Three years after retiring, teacher awaits full pension

Mar 12, 2015, 07:20 IST | Shreya Bhandary

She retired as a special teacher; BMC rules don’t consider special teachers as trained, so she is not being given the whole sum

The rules regarding what constitutes a trained teacher that the Brihanmumbai Municipal Corporation (BMC) follows, are denying one her right to full pension, over three years since her retirement. Rita Devasia, (62), from Borivli, has been receiving a paltry sum as her pension, and is finding it hard to make ends meet.

Rita Devasia
Rita Devasia

Having taught for over 35 years, she said she has been fighting to get her full pension, but has not got a firm answer from the concerned offices. “I began teaching in 1975 and taught for 36 years. All those years I was given so much respect but now, I’ve been running pillar to post for my rights.

The education department and BMC are only giving me hopes but no solution or a concrete answer,” said Devasia, who was a teacher at Borivli’s St Francis High School till 2011. She joined the school as a special teacher (needle work) and later on completed her Diploma in Education (D. Ed) in 1986.

“After completing my D. Ed, I had requested the management to promote me to a class teacher’s post but I was told that there was a need for special teachers, so I continued. Now the BMC education department says that special teachers are not trained teachers, so I will not get my full pension,” she added.

When she first joined the school, which was a co-education institute at that time, Devasia taught needle work to primary section students. By 1981, the school management changed it to an only boys’ school. Today, Devasia is being questioned about her skills as a needle work teacher in a boys’ school.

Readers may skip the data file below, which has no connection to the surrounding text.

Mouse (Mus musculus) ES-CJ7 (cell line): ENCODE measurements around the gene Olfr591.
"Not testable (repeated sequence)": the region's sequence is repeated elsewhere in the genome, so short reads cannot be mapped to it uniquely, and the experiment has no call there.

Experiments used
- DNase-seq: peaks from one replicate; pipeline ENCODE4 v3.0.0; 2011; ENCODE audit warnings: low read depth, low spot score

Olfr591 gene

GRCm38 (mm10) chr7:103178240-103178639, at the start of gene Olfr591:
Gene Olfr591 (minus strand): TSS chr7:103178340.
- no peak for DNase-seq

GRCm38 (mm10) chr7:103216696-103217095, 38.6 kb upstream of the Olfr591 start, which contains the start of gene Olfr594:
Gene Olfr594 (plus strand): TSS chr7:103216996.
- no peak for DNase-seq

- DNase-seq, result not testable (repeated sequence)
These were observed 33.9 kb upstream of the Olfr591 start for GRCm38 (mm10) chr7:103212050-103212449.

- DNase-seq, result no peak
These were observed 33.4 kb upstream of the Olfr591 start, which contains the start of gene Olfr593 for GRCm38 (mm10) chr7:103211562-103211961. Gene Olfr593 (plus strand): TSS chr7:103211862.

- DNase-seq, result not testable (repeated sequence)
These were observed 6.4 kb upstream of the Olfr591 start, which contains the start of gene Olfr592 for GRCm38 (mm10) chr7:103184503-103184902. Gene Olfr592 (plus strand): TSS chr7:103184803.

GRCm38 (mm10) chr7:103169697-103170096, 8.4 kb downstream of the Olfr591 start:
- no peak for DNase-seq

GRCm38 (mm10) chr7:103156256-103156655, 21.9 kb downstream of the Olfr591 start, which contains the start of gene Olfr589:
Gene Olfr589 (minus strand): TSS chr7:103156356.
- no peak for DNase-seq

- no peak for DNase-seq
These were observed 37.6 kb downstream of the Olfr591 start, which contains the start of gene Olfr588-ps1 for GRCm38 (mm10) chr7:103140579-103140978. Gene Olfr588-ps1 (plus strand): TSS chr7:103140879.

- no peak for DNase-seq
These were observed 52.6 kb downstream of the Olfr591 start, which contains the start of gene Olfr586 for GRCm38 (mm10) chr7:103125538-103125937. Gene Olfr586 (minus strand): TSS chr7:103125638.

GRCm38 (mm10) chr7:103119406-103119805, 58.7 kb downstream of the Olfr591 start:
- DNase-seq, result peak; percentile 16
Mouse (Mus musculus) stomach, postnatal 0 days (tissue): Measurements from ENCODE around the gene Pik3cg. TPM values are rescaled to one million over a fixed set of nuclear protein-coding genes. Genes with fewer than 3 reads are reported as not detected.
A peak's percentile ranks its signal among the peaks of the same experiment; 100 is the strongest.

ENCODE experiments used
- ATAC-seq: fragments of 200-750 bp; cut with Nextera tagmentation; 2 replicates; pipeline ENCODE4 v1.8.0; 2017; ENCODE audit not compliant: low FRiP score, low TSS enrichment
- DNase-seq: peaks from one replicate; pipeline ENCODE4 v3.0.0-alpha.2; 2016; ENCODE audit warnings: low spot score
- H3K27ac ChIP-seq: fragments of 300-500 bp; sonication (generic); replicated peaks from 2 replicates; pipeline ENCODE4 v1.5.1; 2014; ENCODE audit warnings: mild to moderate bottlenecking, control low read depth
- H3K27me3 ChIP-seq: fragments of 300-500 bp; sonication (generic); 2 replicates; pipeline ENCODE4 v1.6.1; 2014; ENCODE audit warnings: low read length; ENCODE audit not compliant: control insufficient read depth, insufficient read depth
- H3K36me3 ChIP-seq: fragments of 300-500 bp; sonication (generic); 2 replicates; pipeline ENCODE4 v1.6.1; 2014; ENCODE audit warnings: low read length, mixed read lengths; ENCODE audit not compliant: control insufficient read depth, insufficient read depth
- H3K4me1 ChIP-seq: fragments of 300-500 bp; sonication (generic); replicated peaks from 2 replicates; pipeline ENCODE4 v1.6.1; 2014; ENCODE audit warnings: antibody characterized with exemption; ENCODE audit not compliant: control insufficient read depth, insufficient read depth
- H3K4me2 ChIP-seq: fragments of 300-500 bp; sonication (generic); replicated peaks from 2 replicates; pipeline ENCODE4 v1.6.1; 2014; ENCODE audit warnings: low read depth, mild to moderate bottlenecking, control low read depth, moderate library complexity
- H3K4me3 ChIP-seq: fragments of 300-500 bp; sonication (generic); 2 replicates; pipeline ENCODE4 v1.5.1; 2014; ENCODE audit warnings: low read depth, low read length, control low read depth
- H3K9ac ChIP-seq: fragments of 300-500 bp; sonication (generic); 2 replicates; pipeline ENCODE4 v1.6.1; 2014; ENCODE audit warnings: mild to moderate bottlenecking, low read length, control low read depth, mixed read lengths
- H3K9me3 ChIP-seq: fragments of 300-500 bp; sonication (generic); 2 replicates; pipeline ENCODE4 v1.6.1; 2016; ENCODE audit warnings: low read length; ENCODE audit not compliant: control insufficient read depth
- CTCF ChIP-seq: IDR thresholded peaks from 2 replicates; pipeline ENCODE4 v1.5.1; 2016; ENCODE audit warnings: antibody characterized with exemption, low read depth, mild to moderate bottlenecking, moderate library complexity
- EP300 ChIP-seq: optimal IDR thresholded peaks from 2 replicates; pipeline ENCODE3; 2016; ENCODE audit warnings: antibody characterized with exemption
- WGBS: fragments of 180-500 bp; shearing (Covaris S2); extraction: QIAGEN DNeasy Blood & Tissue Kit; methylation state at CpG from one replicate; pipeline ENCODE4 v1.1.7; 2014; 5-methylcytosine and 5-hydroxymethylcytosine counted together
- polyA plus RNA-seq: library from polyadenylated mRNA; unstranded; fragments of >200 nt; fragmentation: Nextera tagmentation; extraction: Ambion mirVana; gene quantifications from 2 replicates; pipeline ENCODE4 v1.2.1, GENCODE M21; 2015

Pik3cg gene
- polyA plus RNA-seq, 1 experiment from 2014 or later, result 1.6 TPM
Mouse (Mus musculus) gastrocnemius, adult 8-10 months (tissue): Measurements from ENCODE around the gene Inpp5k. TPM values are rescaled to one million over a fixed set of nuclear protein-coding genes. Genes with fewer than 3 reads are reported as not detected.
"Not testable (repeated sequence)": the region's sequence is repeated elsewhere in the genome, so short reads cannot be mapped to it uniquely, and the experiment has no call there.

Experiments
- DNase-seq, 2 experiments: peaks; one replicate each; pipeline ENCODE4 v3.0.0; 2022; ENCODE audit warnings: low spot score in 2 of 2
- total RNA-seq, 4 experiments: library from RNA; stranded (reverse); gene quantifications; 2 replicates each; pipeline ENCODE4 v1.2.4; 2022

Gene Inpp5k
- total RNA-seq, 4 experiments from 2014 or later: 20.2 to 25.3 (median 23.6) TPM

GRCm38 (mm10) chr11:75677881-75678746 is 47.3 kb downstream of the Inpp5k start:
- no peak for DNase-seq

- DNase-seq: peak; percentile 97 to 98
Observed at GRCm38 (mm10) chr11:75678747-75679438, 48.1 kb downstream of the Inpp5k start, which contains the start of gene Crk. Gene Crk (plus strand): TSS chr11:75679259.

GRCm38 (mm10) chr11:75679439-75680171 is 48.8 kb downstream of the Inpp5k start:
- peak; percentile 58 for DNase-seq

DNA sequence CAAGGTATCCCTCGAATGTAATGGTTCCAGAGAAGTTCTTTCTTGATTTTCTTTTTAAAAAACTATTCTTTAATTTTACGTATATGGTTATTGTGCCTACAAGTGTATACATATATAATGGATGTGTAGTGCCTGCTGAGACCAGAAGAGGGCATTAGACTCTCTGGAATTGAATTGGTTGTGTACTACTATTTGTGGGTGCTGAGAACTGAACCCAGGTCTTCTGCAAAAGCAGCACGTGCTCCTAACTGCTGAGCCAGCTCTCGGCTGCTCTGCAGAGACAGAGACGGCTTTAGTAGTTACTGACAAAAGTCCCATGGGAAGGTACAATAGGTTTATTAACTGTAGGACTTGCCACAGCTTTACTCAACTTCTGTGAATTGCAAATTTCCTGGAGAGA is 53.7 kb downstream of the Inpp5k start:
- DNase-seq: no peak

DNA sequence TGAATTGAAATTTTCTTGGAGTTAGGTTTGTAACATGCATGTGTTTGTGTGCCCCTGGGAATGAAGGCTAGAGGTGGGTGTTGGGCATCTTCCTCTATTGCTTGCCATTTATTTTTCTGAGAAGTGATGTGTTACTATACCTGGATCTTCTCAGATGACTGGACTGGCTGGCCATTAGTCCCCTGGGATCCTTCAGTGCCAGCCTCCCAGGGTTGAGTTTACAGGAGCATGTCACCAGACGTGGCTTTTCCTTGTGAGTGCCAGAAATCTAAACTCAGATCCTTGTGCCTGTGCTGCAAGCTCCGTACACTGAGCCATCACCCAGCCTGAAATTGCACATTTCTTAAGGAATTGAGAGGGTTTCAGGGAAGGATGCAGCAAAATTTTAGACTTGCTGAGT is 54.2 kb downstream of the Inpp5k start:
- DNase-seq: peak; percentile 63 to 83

“No one told me that I will be called untrained just because I taught special subjects. Even my D. Ed is being ignored now. The state education department rules clearly mention that even teachers for drawing, physical education, needle work, etc are trained teachers but apparently BMC doesn’t follow the same rules,” she added.

In the past three years, Devasia has visited the state education department in Pune (to get documents regarding their rules), the education department in Mumbai, and the BMC education office in Dadar innumerable times, all to no avail.

There are several other teachers who are facing the same problem and have been struggling to make ends meet as the BMC is only paying them a minimum amount of R4,000 per month, instead of the R14,000 that they could be entitled to.

An official of the BMC education department said that “untrained” teachers are not entitled to full pension. “We are still verifying certain aspects of these teachers’ pension files and once they are cleared, the teachers will get what they should,” said the official. As of now, however, there’s no clarity on this rule and teachers are worried that by the time these queries are cleared, it’ll be too late.

A futile fight
Lydia Vaz, (61), taught for three decades in Borivli’s St Francis High School and retired four years ago. However, with changing rules and regulations in the department, she couldn’t get hold of any pension and died recently waiting for the same.

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